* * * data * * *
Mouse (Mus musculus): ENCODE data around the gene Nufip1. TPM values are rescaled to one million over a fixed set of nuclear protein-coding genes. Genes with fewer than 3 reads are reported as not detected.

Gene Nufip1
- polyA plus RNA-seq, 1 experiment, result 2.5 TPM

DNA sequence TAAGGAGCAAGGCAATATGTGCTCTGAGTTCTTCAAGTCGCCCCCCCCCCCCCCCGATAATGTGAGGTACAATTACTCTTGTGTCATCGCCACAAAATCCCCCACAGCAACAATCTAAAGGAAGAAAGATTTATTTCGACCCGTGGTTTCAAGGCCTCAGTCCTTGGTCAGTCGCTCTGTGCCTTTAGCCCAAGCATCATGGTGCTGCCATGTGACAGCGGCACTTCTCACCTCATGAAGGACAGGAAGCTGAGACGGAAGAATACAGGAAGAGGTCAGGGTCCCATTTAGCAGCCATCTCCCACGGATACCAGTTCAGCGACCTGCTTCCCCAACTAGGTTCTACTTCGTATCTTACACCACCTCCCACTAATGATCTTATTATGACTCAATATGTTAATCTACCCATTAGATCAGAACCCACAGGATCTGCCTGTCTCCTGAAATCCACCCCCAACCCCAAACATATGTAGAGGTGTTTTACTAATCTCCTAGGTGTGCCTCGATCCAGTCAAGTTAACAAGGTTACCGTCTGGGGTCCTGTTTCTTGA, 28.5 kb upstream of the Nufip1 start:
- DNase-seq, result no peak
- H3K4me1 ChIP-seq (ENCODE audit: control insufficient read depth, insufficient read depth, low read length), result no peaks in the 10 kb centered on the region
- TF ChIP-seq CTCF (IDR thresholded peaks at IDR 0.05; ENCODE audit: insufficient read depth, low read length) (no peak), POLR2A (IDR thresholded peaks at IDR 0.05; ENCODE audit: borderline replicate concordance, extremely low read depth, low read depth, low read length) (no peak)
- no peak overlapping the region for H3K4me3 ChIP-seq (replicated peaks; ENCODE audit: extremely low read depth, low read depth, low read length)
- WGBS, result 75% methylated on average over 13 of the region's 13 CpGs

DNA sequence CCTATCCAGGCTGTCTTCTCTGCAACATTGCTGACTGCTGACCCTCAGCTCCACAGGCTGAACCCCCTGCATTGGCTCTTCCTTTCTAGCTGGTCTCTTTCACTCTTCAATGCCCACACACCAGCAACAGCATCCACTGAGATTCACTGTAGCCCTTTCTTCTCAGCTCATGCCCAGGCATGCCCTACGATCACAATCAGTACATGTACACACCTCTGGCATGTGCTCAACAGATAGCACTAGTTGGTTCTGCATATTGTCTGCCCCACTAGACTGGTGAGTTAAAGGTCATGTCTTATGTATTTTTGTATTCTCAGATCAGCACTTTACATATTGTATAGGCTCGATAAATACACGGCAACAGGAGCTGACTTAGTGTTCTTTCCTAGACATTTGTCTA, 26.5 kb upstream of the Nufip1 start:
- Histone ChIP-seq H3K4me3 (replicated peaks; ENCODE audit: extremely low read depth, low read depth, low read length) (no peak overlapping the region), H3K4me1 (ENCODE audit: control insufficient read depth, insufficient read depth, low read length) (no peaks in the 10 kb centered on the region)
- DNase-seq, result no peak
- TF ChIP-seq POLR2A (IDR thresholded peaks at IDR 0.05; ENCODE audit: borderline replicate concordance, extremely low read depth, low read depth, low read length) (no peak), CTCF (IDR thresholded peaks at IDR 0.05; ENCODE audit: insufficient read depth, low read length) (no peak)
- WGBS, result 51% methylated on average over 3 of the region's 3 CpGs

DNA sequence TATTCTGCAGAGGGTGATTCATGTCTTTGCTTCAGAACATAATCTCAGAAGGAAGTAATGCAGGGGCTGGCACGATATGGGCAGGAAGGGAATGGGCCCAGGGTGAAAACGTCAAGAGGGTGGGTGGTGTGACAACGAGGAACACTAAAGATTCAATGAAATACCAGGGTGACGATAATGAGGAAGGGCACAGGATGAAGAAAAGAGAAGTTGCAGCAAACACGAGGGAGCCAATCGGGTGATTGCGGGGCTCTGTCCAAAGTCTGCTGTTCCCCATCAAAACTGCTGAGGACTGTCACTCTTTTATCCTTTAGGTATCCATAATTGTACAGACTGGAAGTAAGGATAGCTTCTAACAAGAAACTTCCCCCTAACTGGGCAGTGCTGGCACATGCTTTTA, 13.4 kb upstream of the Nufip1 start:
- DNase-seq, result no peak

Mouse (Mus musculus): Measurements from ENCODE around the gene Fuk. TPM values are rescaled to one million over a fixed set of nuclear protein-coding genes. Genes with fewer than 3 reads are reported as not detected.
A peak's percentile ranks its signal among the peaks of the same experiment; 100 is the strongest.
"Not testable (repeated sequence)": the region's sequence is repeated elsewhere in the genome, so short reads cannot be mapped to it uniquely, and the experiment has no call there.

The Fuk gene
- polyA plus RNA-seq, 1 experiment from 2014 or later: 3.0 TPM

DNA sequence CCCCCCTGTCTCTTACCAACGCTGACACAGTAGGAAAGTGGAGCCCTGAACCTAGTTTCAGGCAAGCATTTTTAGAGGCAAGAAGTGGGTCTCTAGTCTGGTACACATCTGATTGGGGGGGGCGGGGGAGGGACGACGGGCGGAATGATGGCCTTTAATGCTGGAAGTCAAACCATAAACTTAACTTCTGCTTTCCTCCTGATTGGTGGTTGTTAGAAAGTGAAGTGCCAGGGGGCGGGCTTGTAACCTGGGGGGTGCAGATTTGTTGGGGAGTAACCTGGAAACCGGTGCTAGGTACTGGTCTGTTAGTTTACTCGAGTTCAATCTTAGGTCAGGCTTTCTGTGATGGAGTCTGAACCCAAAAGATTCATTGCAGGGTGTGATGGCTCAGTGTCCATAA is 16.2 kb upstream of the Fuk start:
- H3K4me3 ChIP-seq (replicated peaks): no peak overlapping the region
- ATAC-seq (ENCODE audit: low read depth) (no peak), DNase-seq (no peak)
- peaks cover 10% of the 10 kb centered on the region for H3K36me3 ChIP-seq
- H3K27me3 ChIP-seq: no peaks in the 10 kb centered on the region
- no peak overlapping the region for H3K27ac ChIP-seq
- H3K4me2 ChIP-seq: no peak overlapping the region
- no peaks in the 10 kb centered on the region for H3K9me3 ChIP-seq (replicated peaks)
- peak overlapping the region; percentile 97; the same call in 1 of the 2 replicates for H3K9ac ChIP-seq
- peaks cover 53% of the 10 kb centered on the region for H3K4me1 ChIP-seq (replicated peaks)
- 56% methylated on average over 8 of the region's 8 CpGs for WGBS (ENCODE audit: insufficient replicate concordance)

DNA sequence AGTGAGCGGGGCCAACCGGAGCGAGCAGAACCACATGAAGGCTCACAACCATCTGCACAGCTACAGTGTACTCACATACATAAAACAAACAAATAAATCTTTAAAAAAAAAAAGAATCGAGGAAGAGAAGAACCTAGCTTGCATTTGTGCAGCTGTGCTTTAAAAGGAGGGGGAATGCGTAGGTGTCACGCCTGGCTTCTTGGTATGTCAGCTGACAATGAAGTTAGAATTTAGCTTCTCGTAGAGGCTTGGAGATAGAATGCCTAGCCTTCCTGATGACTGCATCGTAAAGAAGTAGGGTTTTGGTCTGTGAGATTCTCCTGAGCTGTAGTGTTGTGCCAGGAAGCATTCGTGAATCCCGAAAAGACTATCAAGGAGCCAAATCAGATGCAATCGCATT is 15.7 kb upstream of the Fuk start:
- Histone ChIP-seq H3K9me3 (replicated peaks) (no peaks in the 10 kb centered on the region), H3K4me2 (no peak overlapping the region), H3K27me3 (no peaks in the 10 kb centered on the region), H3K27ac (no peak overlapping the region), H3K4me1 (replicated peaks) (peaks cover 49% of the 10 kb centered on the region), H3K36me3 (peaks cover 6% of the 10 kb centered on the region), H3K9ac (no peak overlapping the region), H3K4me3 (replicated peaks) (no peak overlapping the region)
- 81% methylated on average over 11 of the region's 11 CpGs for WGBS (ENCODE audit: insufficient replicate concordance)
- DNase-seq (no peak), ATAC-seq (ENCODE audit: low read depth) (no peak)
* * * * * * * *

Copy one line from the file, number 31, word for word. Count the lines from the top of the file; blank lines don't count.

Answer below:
- peaks cover 53% of the 10 kb centered on the region for H3K4me1 ChIP-seq (replicated peaks)